Secondly, Jackie and Stephen have alerted you to the small size of your sample, and you have made this clear in the current iteration. However I had issues about your choice of five from a possible ten responses, and whether there is bias inherent in what you are claiming? Did you just pick the ones that back your contention that you've had a positive influence on their development? What did the responses say that you have chosen NOT to include? At very least, you should indicate why you chose some and not others, and a potential bias. Sorry Brian, this sounds a bit confrontational - but it's the sort of question I would ask of any of my research students. Much can be covered with a few explanatory sentences!

Thirdly, I was searching in the middle part of the text, where you're presenting the case studies and videos, for evidence that YOU as well as THEY were growing and changing. You'll see my plaintive queries about this in the track changes - but then, right at the end, there it was! Great stuff - and I've suggested that you alert the reader at the start that this is what you'll be doing. Otherwise it reads in that section a bit as though 'they all changed and improved' and you, the author of the paper, are 'left out'. But you covered that in the end bit.

I agree with Jackie's last comment, that you see about including some transcript material from the videos (putting subtitles in would be well outside my technical skills, but I could see that a spot of transcribing might help!) Also, as Jackie suggests, perhaps truncate some of it...you make claims at the end of the videos that may well be correct, but the respondents have accents that my ear is not good at picking up, and so it's hard to determine if your claims are correct.

Brian, thanks for letting me chip in at the final stage. Despite the issues I have raised above, these are pretty easily addressed I think, without much extra work.

Warm regards

Pip



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Re: ‘Ethical Incidents’: How Have I Extended My Educational Influence Through the Introduction of a ‘Critical Incident’ Assignment in My Introductory Christian Ethics Course?
by Brian Jennings - Tuesday, 8 December 2015, 3:22 PM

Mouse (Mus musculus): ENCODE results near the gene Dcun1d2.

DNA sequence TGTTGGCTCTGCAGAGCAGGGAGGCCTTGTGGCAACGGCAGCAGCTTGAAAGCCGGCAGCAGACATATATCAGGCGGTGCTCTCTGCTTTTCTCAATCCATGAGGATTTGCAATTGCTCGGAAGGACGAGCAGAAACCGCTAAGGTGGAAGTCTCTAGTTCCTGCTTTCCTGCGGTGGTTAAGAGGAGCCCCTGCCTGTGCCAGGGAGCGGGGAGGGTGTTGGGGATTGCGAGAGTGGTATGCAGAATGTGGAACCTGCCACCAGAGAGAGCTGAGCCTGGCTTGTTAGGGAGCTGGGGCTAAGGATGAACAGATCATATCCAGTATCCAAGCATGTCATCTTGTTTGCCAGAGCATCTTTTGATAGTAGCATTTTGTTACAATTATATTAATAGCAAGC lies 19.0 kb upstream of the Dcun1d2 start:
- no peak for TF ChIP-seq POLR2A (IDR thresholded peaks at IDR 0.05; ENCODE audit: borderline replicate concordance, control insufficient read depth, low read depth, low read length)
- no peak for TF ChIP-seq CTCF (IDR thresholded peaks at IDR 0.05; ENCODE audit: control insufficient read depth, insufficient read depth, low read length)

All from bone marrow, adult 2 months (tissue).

Dear Pip,

Many thanks for taking the time to review the latest version of my paper and for your comments and encouragement. I'm rather embarrassed about the references as I pick up my students on just these issues! The samples were chosen on the basis of permission (not all who returned questionnaires also gave permission for their work to be used for research purposes) and on engagement with issues in their experience. I will review this in the light of your comments. 

I will look more closely at 'Mabel's pregnancy' and weigh you comments as it is such a contested area. There are also issues here in the manner in which policy on a sensitive matter may have been introduced 'from the top' and enforced through the command structure without much discussion. I may discuss this again with my participant.

Jackie felt that two or three examples would suffice.  What is your feeling on this?

I won't have a chance to look seriously at this again until the Christmas break so I'll come back with more detail them.

All best,

Brian

Picture of Pip Bruce Ferguson
Re: ‘Ethical Incidents’: How Have I Extended My Educational Influence Through the Introduction of a ‘Critical Incident’ Assignment in My Introductory Christian Ethics Course?
by Pip Bruce Ferguson - Wednesday, 9 December 2015, 1:57 PM
 

Hi again Brian

Good question - in October Jackie said, "As to the section on student samples, I think that your sample is small and so be it." 

I don't think the paper is too long with the number of case studies you have included, and my inclination would be to leave them in. The reason for this, as I indicated in critiquing the Mabel one, is that you make claims about educational influence based on these, and I think you need a sufficiently diverse number of cases to enable readers to see if your claims are valid.

Thank you, too, for explaining why some had not been 'selected'. You may have stated the permission bit and I overlooked it, in which case apologies; however it may need reinforcing if so, as it raises questions in the reader if overlooked.

I don't know that you need to discuss further with your respondent. I think one makes judgements about growth in ethics, on the basis of what is submitted. The police officer had obviously reflected on the quandary in which she found herself. She just hadn't (in this excerpt) gone further and scrutinised her own behaviour in holding to a personal position at variance with what an organisation wanted her to promote, and the ethical implications of THAT bit. Perhaps a way around it would merely be to point this out as a possible area for future research, rather than bother her again. She may well have made her position plain to the organisation alongside finding the 'creative alternative' she specifies. To me, lacking any other information, I'd add it as a 'codicil' to your claim that all had achieved 'transformational learning' and behaved with integrity. She may well have done so. But you can't tell for sure.

Hope this helps - and that you have a happy and relaxing Christmas.

Warm regards

Pip

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Re: ‘Ethical Incidents’: How Have I Extended My Educational Influence Through the Introduction of a ‘Critical Incident’ Assignment in My Introductory Christian Ethics Course?
by Brian Jennings - Saturday, 2 April 2016, 10:05 PM